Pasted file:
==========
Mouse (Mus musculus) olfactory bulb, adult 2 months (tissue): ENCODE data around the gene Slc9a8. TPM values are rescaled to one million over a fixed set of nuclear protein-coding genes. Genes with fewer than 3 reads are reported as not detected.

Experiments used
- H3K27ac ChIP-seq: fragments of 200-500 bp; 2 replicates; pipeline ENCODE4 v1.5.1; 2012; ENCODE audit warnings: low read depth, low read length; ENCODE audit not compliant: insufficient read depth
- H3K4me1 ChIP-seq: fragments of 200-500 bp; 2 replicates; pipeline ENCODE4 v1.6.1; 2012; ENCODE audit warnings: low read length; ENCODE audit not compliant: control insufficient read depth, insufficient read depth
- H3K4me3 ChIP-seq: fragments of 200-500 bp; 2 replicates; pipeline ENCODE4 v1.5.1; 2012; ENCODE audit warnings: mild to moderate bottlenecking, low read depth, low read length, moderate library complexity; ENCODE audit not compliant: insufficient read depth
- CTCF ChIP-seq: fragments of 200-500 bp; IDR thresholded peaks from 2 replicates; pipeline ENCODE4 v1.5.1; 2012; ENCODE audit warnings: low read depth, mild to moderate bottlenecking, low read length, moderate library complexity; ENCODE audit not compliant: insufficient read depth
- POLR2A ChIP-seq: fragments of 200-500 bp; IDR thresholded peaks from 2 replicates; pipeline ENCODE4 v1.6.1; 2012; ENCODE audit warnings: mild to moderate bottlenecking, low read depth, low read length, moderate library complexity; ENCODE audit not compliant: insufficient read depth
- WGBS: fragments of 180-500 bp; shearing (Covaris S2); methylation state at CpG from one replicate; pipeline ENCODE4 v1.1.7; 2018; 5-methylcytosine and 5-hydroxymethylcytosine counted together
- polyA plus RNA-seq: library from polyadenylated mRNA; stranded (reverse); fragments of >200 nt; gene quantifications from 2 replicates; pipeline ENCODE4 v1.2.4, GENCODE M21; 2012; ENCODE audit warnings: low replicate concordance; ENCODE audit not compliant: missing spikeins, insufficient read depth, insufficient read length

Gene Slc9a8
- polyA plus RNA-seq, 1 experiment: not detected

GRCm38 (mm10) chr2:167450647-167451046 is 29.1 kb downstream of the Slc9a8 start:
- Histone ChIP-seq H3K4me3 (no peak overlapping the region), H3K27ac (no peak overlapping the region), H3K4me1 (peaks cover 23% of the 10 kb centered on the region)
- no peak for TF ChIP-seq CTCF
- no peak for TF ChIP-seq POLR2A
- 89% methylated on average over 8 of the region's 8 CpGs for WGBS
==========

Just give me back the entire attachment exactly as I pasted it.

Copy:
Mouse (Mus musculus) olfactory bulb, adult 2 months (tissue): ENCODE data around the gene Slc9a8. TPM values are rescaled to one million over a fixed set of nuclear protein-coding genes. Genes with fewer than 3 reads are reported as not detected.

Experiments used
- H3K27ac ChIP-seq: fragments of 200-500 bp; 2 replicates; pipeline ENCODE4 v1.5.1; 2012; ENCODE audit warnings: low read depth, low read length; ENCODE audit not compliant: insufficient read depth
- H3K4me1 ChIP-seq: fragments of 200-500 bp; 2 replicates; pipeline ENCODE4 v1.6.1; 2012; ENCODE audit warnings: low read length; ENCODE audit not compliant: control insufficient read depth, insufficient read depth
- H3K4me3 ChIP-seq: fragments of 200-500 bp; 2 replicates; pipeline ENCODE4 v1.5.1; 2012; ENCODE audit warnings: mild to moderate bottlenecking, low read depth, low read length, moderate library complexity; ENCODE audit not compliant: insufficient read depth
- CTCF ChIP-seq: fragments of 200-500 bp; IDR thresholded peaks from 2 replicates; pipeline ENCODE4 v1.5.1; 2012; ENCODE audit warnings: low read depth, mild to moderate bottlenecking, low read length, moderate library complexity; ENCODE audit not compliant: insufficient read depth
- POLR2A ChIP-seq: fragments of 200-500 bp; IDR thresholded peaks from 2 replicates; pipeline ENCODE4 v1.6.1; 2012; ENCODE audit warnings: mild to moderate bottlenecking, low read depth, low read length, moderate library complexity; ENCODE audit not compliant: insufficient read depth
- WGBS: fragments of 180-500 bp; shearing (Covaris S2); methylation state at CpG from one replicate; pipeline ENCODE4 v1.1.7; 2018; 5-methylcytosine and 5-hydroxymethylcytosine counted together
- polyA plus RNA-seq: library from polyadenylated mRNA; stranded (reverse); fragments of >200 nt; gene quantifications from 2 replicates; pipeline ENCODE4 v1.2.4, GENCODE M21; 2012; ENCODE audit warnings: low replicate concordance; ENCODE audit not compliant: missing spikeins, insufficient read depth, insufficient read length

Gene Slc9a8
- polyA plus RNA-seq, 1 experiment: not detected

GRCm38 (mm10) chr2:167450647-167451046 is 29.1 kb downstream of the Slc9a8 start:
- Histone ChIP-seq H3K4me3 (no peak overlapping the region), H3K27ac (no peak overlapping the region), H3K4me1 (peaks cover 23% of the 10 kb centered on the region)
- no peak for TF ChIP-seq CTCF
- no peak for TF ChIP-seq POLR2A
- 89% methylated on average over 8 of the region's 8 CpGs for WGBS